The conflict between the two father-figures, Carl Fox and Gordon Gecko represent the conflict between the old and new American dreams respectively. Bud Fox’ s belief that “ there’ s no nobility in poverty” as opposed to Carl Fox’ s view that a man’ s success is not be measured by the “ size of his wallet” highlights the disparity in the underlying beliefs that condition the changed American dream where “ what’ s worth doing is worth doing for money” (Gecko in Wall Street). Organizational identity: According to Albert and Whetten (1985), organizational identity is that aspect of an organization that is enduring and distinctive, comprising the beliefs and values that are shared by the top managers and at the individual level; it is a representation of the cognitive image held by a member of the organization.
This has been distinguished through research as being distinct from the organizational image which is the external representation of the organization to outsiders (Dutton et al, 1994). As Ashforth and Mael (1989) have pointed out, member identity and organizational identity are closely linked and Gioia observes that the concept of organizational identity “ develop[s] over time in interaction with internal and external parties. ” (Gioia, 1998:45).
In the film Wall Street, the changing identity of Bud Fox is a central aspect of the film, wherein the beliefs and value systems of Gecko’ s circle slowly begin to override the beliefs he has been raised with. It is the interaction between the managers and the stakeholders of a firm that fashions its organizational identity, it is a management action that creates the desired image among stockholders. (Elsbach and Sutton, 1992). The film Wall Street represents that corporate identity so defined is inextricably a function of the financial worth of a Company.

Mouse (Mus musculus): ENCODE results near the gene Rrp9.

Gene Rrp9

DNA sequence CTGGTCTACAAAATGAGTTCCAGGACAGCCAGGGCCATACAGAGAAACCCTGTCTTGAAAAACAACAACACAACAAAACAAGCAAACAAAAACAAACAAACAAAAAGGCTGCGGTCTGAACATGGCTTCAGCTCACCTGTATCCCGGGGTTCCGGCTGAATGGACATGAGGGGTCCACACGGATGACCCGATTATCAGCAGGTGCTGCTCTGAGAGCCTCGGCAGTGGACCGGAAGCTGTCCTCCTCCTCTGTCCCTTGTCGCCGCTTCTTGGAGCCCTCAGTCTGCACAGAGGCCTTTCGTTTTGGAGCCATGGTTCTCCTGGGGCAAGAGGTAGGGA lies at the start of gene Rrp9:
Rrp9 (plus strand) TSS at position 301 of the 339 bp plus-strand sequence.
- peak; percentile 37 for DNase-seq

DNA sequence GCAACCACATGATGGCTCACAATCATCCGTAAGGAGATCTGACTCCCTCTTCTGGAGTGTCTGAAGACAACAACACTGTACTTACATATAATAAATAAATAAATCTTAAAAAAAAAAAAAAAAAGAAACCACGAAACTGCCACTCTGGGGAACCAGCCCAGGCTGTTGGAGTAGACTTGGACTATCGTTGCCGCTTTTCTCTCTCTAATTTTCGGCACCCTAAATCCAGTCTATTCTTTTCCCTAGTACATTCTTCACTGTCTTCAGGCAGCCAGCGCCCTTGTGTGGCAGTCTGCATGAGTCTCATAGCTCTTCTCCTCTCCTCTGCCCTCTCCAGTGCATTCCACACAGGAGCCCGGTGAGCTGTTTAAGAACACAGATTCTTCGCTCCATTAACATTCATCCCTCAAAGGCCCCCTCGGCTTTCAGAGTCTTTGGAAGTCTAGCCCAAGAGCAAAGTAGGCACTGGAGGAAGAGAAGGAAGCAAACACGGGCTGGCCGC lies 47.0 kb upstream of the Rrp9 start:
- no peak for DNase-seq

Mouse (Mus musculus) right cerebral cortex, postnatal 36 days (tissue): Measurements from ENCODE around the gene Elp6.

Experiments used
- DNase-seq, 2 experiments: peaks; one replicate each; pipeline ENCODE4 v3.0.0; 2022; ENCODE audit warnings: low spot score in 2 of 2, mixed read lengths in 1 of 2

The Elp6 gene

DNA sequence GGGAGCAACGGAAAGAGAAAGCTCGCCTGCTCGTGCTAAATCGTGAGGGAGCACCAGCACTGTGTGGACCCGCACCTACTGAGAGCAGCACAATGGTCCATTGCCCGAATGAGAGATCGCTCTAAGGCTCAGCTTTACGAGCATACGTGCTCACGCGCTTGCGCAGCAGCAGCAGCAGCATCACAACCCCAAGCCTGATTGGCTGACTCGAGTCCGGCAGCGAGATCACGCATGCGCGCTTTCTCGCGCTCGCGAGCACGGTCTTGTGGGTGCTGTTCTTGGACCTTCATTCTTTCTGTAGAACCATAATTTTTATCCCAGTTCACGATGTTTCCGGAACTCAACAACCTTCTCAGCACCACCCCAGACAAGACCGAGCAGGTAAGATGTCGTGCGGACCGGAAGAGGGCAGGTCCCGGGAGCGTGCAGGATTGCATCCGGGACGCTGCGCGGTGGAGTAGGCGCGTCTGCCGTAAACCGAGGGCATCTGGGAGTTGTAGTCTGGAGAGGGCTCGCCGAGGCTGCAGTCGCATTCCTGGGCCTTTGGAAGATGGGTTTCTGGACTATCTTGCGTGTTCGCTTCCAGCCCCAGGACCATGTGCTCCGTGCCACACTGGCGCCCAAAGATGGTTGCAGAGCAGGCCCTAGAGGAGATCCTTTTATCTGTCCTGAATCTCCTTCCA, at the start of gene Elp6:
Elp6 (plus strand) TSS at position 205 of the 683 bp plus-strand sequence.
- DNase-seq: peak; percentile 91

Corporate ownership versus control: Demsetz and Lehn (1985) have argued that the actual structure of corporate ownership within a firm varies in a manner that is in step with value maximization. They undertook a study of 511 U. S. corporations and found that firm size and instability as far as profit rates are concerned are significant factors in determining ownership. Large financial institutions have a diffused ownership structure wherein those purportedly in control of the organizations in terms of ownership may not necessarily be in a position to exercise control as far as corporate decisions are concerned.
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